Why Traveling is good for your health

WHY TRAVELING IS GOOD FOR YOUR HEALTH (1)Vacation time in the workplace is decreasing.  Which makes my mind twist and turn.  Vacations offer the chance to relax and restore our overall well-being.  As spring break is approaching, I wanted to show the world how important this week of vacation is; not only our mental health but our physical health.

Recharge emotionally

It is known that being near the water can make you happier, healthier, more connected and better at what you do.  Being near the ocean side can help reset our emotions.  The feeling of awe come about when the sea is at your fingertips.

Get back in shape

While some may think a vacation is an excuse to put aside fitness, traveling goes beyond sitting in a beach chair.  As a tourist you are spending many days walking, whether its sightseeing Europe or walking on the sandy white beaches.  As a traveler you are also inclined more to try new actives while visiting your destination.  These activates may be sailing, surfing, hiking, biking, etc.  Many resorts also encourage fitness while at your stay.  The resorts bring in fitness instructress to do water aerobics or beach yoga with the guest.  This allows visitors to boost physical and mental fitness while away from home.

Eliminating stress

Engaging in new surroundingsallows you to eliminate the stress you are leaving back at home.  There are many psychological benefits from change of scenery from home and work.  Humans thrive on freshness, and travel offers the complete package with new faces, sounds, and sights. Leave all your worries at home.

Wind down and rest up

We’re all guilty; little sleep mixed with high stress can lead to irritability and negative consequences on your everyday performance.  Vacations are a great opportunity to catch up on sleep.  To feel more energized, make sleep and resting and important thing you need.  Grab a beach chair and catch some z’s, but make sure you apply SPF before shutting those eyes.

Mood booster

Traveling can improve our emotional state. Surveys have shown that planning one trip a year can make a human feel happier.  When vacations become a routine it makes it that much easier to leave the stresses of life behind and leave the guilt behind.  Regular vacations, while taking time for yourself and your family lowers your stress level that contribute to degrading our mental and physical health.  And who could forget about the memories that last a life time with vacations.  Memories of vacations can trigger happiness long after your trip.

Many physical and mental benefits to traveling are gained when you step out of your comfort zone and explore the culture around you.  With spring break right around the corner, I hope you truly take advantage of it.  You do not need to travel miles away by plane to gain these benefits.  A vacation lies right within your own backyard.

I hope you learn. I hope you laugh. I hope you never stop. And remember being fit is always in style.

Karlee Fowler

You Salty, huh?

saltyWe as humans are creatures of habit, we do what we’re used to and don’t even question it. This personally reigns true for me when I’m sitting at a dining table and sprinkle some table salt on my food when it doesn’t meet my flavor standards. It wasn’t until recently that I realized that this additional ingredient puts a toll on my well-being.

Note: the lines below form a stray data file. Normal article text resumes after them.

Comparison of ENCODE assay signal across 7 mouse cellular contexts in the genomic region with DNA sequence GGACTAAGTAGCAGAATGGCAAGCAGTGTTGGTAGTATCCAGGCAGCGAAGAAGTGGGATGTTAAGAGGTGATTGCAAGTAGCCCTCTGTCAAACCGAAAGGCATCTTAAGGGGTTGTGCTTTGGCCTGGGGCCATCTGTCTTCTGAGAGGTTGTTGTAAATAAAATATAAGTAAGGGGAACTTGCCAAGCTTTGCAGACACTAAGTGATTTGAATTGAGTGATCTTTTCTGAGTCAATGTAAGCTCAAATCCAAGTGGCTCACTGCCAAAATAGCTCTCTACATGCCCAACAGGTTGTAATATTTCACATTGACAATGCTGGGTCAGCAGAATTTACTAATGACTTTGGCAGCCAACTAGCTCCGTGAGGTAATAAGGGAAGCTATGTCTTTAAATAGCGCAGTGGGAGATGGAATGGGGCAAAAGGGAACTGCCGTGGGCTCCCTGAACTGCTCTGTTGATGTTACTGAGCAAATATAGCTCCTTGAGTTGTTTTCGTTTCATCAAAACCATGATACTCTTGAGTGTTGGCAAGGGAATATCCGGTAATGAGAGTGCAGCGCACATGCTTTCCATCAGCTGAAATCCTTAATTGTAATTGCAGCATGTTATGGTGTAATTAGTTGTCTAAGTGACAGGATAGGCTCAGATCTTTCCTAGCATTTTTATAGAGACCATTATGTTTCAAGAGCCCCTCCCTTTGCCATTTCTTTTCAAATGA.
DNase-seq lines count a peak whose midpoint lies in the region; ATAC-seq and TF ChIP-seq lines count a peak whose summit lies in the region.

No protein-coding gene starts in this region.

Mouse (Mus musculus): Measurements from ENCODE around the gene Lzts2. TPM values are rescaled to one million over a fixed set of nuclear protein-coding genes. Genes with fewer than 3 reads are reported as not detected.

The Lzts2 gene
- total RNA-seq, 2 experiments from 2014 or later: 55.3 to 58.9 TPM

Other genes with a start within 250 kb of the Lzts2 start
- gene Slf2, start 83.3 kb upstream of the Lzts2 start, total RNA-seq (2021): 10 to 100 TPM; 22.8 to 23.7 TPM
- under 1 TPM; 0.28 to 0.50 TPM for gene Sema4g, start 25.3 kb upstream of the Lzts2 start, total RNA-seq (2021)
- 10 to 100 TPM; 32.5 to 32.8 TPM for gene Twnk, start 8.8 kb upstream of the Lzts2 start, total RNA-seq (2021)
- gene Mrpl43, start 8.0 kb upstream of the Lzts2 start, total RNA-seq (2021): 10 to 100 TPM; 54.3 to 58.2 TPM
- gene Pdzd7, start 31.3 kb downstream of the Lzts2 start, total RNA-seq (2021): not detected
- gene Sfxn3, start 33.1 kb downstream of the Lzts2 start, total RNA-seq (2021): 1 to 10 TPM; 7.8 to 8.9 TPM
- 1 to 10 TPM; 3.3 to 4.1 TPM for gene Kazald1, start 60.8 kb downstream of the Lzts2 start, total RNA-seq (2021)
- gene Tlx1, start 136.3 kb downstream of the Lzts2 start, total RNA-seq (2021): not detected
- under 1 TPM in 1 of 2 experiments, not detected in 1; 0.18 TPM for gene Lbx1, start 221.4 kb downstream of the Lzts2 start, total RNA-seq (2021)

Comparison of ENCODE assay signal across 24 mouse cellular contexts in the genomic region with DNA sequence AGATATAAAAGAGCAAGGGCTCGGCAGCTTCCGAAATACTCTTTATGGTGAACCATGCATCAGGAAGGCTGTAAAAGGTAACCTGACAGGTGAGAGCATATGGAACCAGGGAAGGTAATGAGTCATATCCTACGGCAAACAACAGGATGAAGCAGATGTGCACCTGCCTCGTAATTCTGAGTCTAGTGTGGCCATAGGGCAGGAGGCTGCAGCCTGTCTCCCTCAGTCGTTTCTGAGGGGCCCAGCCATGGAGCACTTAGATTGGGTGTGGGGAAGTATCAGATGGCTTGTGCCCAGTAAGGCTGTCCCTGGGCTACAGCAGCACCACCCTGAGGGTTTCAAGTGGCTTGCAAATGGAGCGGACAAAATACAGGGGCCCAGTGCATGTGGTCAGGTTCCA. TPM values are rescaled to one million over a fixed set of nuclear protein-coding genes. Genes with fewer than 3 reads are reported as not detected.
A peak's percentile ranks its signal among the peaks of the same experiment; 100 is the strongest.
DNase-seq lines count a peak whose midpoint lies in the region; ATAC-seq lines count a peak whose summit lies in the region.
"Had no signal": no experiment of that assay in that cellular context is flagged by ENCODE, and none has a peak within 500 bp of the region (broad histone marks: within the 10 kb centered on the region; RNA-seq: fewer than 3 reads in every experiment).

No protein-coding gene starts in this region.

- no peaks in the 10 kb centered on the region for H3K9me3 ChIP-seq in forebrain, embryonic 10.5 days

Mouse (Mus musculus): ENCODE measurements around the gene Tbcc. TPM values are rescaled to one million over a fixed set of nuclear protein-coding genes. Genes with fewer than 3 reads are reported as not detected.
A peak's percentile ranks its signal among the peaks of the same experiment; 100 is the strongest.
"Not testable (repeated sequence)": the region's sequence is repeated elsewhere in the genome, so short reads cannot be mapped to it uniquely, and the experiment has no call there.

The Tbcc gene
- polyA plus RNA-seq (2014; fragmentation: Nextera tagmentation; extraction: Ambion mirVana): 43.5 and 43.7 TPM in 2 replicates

I generally eat pretty clean, so I had to pause for a minute and question why my seemingly harmless avocado toast was making me feel so bloated and sluggish. My thought process was that I’m better off adding salt and pepper to my food rather than a hefty sauce, butter, cheese, or dressing. Which is true in most senses, but becoming too dependent on salt only causes sluggishness, bloating and cravings for fatty foods.

I realized that once I stopped adding salt to my food I felt comfortably full, extremely energized and not bloated. Once I noticed this difference it made it easy for me to decide to give up table salt for the year. I found myself broadening my horizon to the healthy alternatives to salt and realizing how little sodium we actually need in our diet.

According to the American Heart Association, it is recommended that we consume 1,500 mg of sodium a day -which is less than the amount of salt found in a teaspoon. Despite your current health status, this is an easy initiative to limit your risk factors to cardiovascular disease.

If your preferred salt intake is that of a deer’s attraction to a salt lick, this might be a troubling thought to you. However, it is easier than you think to flavor your food without salt, here’s how.


  • Lemon: What we tend to love about salt is it’s slight tang. What better way to make up for this with a squeeze of some fresh and tangy lemon juice?
  • Pepper: I have always added pepper to my food, personally if it’s not spicy or flavorful I’m pretty bored with that food. So I always make sure to add Cayenne pepper, or black pepper.
  • Vinegar: Vinegar is a great alternative to salt. Balsamic vinegar can help lower blood pressure, blood sugar and cholesterol levels according to livestrong.com. Plus, a little bit goes a long way when it comes to vinegar.
  • Garlic: Adding garlic to food is the perfect zest for you non pepper eaters. Not only does it give food a satisfying, hearty taste but it helps speed up your metabolism and is a good source of iron according to whfoods.org.


February is just around the corner, which is American Heart month. What better time than now to make this simple change that can greatly improve your cardiovascular health? Broaden your palate horizon, limit your salt intake and indulge in an energized and healthy lifestyle.

“It’s a good day to have a good one.”

-Alena Purpero

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